Why the budget shows good politics for the Lib Dems: breaking Westminster rules and sticking to the political golden rules worked
23 April 2012 Leave a comment
The Lib Dems tried to call the budget a ‘robin hood’ budget. If you said that to a member of the public today they would probably laugh in your face for the public perception is the exact opposite, whether this is true or not. But what has happened following the budget shows why the rules of Westminster do not work for the Lib Dems while sticking to the golden rule of politics does.
For all the complaints about New Labour and the spin machine, modern politics is still very much about spin. The Lib Dems attempt at calling the budget a ‘robin hood’ budget was the party trying to use the tried and tested methods of the larger political parties to gain air time in the press and gain credit within it. The fact that the public see this budget as a millionaires budget shows how our political spin machine just doesn’t work.
However, we should also ask why it is that the Lib Dems have not only stayed out of the firing line in the fall out from this budget but gained some praise. The Guardian reported the budget was a ‘victory for the Lib Dems’ and that they were ‘wiser than they were in the early days‘ while the Daily Mail reported that this ‘Conservative Prime Minister and his Conservative Chancellor produced a Lib Dem Budget’.
Some of the more contentious issues such as the so called granny tax, pasty tax and charity tax have resulted in the support of the Independent and not only the Guardian but also Polly Toynbee of all people. In other budgets it could well have been the Lib Dems who were in the firing line, so perhaps we should ask why this is not the case.
There have been many complaints that there were too many leaks and that this was the fault of the Lib Dems. It has annoyed Tory ministers and MPs. This is not how to run a government they complain. But these Westminster rules on how to run a government have not done us many favours and by doing something different this time, it did. The Lib Dems set out their stall early: further and faster on raising the income tax threshold, a tycoon tax, a mansion tax. This message was repeated and repeated and the necessary arguments within the party were had before budget day e.g. lowering the 50p tax rate. When budget day came everyone knew what was a Lib Dem measure and what wasn’t.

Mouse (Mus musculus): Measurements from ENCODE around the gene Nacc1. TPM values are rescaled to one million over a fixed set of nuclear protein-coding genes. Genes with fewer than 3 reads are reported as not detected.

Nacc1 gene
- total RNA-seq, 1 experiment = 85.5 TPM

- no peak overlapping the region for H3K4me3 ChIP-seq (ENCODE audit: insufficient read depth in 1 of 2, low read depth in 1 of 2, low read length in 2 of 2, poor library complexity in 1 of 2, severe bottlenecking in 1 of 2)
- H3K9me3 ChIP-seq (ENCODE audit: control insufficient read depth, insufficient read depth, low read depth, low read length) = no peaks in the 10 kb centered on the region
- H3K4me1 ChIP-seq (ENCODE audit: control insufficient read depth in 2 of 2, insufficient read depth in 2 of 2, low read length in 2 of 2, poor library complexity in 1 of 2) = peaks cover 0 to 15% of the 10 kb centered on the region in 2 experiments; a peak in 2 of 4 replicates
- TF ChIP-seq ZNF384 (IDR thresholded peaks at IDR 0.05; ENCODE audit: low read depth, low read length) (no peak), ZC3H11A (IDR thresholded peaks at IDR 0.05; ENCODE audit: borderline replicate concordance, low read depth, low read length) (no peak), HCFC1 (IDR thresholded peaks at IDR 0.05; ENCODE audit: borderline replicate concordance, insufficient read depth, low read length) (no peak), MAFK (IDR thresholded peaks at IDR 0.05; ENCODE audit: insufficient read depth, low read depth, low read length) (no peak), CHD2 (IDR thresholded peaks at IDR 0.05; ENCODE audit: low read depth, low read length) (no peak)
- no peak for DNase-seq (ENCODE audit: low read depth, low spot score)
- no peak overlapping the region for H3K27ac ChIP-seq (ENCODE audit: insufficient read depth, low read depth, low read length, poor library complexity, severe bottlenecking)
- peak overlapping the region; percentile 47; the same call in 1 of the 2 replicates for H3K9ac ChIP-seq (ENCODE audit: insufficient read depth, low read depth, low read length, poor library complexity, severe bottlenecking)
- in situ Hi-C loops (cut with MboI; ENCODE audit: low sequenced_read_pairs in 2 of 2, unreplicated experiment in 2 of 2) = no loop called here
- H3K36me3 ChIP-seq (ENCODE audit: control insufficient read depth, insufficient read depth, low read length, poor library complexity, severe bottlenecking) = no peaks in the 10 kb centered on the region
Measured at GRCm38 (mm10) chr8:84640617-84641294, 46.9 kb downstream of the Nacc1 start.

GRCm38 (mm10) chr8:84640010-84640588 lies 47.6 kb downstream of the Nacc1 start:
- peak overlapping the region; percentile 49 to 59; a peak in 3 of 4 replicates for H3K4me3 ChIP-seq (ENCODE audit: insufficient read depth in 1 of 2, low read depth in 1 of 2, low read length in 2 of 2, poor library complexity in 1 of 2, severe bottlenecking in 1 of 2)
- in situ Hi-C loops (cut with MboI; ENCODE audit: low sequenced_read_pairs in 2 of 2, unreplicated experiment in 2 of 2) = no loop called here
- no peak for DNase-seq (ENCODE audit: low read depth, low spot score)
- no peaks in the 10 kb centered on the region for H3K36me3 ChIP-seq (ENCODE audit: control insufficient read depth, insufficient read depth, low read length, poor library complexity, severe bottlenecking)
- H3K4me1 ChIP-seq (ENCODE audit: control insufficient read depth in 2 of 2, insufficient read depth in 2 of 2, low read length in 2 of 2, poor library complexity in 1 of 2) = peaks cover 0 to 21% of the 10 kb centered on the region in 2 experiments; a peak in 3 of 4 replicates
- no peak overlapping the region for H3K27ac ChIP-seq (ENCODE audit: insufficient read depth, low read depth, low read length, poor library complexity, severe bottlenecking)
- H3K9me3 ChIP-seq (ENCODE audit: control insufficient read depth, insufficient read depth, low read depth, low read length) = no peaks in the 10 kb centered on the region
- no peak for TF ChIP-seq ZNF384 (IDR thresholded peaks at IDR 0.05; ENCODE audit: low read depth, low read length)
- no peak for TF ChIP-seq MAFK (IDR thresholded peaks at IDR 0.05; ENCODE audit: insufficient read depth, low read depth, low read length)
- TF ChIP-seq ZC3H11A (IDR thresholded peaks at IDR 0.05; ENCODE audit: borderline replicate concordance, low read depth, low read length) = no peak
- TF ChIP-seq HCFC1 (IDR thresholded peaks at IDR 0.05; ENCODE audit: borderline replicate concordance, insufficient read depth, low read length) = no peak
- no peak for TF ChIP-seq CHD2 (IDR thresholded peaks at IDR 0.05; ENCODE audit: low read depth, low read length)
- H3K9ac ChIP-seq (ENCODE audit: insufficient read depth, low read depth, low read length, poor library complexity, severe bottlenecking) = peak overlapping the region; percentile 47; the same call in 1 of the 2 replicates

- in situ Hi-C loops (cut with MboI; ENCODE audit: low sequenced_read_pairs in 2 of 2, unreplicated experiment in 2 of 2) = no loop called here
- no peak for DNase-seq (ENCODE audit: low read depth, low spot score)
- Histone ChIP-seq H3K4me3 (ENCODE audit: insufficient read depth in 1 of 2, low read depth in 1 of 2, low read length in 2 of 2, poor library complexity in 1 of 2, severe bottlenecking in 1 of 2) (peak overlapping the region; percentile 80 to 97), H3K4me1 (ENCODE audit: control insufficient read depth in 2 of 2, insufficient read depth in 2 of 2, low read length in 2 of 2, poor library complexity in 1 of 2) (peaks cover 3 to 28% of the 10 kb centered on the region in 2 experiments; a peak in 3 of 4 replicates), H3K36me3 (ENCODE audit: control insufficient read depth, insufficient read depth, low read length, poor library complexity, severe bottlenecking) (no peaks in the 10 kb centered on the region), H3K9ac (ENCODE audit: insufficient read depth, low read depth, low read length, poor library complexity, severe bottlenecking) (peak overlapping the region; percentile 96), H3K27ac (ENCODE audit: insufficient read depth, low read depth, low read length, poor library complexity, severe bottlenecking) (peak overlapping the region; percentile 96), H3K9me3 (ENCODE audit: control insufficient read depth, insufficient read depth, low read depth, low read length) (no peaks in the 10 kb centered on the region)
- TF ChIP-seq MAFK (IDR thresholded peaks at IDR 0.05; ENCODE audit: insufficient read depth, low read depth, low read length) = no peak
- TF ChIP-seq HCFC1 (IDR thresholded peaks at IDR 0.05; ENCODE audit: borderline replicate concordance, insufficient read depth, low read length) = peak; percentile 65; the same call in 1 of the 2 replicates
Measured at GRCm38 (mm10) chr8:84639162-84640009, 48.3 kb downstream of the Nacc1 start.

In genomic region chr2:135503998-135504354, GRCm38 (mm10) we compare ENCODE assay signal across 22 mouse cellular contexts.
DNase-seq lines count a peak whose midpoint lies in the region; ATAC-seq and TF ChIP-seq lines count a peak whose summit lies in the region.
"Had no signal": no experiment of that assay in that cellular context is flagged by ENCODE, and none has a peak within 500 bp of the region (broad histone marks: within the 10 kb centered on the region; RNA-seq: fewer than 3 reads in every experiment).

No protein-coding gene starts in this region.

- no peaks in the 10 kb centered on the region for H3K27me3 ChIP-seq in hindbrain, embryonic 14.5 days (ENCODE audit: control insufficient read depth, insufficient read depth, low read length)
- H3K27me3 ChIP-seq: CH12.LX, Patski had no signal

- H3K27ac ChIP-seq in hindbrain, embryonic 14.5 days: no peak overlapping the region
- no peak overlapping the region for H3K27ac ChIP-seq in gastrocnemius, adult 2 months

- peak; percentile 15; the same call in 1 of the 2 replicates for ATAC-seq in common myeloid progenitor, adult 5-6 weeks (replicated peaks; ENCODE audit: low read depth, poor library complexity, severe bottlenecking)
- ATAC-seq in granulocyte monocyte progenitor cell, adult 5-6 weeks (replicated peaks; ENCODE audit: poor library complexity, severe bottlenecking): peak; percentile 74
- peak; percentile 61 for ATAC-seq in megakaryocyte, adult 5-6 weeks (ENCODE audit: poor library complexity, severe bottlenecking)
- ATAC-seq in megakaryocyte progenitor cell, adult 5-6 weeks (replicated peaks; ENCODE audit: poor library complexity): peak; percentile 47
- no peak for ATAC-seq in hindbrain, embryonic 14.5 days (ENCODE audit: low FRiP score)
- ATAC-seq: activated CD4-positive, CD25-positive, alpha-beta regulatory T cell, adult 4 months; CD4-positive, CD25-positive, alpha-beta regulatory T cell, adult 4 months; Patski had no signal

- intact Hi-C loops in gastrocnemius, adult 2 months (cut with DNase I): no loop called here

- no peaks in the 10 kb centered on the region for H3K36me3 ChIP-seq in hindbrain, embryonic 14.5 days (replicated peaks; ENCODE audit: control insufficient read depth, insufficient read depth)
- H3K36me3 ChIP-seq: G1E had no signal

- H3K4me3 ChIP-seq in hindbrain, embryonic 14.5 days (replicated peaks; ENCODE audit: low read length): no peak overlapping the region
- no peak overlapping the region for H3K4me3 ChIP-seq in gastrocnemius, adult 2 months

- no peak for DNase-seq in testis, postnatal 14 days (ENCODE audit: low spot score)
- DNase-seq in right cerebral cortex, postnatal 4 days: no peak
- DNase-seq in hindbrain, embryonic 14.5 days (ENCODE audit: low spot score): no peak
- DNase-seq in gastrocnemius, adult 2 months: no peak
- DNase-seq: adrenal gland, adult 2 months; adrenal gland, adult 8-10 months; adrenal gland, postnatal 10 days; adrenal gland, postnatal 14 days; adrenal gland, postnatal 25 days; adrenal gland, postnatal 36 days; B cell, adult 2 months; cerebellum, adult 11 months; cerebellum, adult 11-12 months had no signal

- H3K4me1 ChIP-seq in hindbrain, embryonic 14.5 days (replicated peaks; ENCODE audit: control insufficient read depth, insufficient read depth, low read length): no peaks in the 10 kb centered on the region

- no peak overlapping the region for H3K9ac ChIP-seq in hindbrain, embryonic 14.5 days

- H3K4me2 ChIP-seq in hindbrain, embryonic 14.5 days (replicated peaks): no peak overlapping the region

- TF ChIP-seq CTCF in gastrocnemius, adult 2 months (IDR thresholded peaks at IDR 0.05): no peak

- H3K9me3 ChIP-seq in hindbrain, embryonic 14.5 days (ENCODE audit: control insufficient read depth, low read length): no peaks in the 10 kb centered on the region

The so called charity tax pretty much stemmed from the Lib Dem proposal for a tycoon tax (a minimum amount of tax) and so as we had argued for this it was not a shock to potential Lib Dem voters. However, it was a shock to Tory supporters who didn’t see it coming. People knew the raise in tax threshold needed to be paid for and the hard choices were easier to understand for Lib Dem supporters than Tory ones. By leaking information, making our case known, and repeating this might not be seen as normal procedure for a government, but it delivered more of what the party wanted and there was less bad press towards the party as a result.
There is a golden rule in politics: no shocks and no surprises. By doing this, the party made sure there were no shocks and no surprises for Lib Dem voters. The Tories didn’t stick by this rule though and look how much trouble they are in. We have broken this rule too many times in this parliament and so we should understand it better than they do. If we want to survive this Coalition, we need to show people that we are true to what we say we are and make sure there are as few shocks and surprises as possible. It may not have been a good budget but it was good politics from the Lib Dems.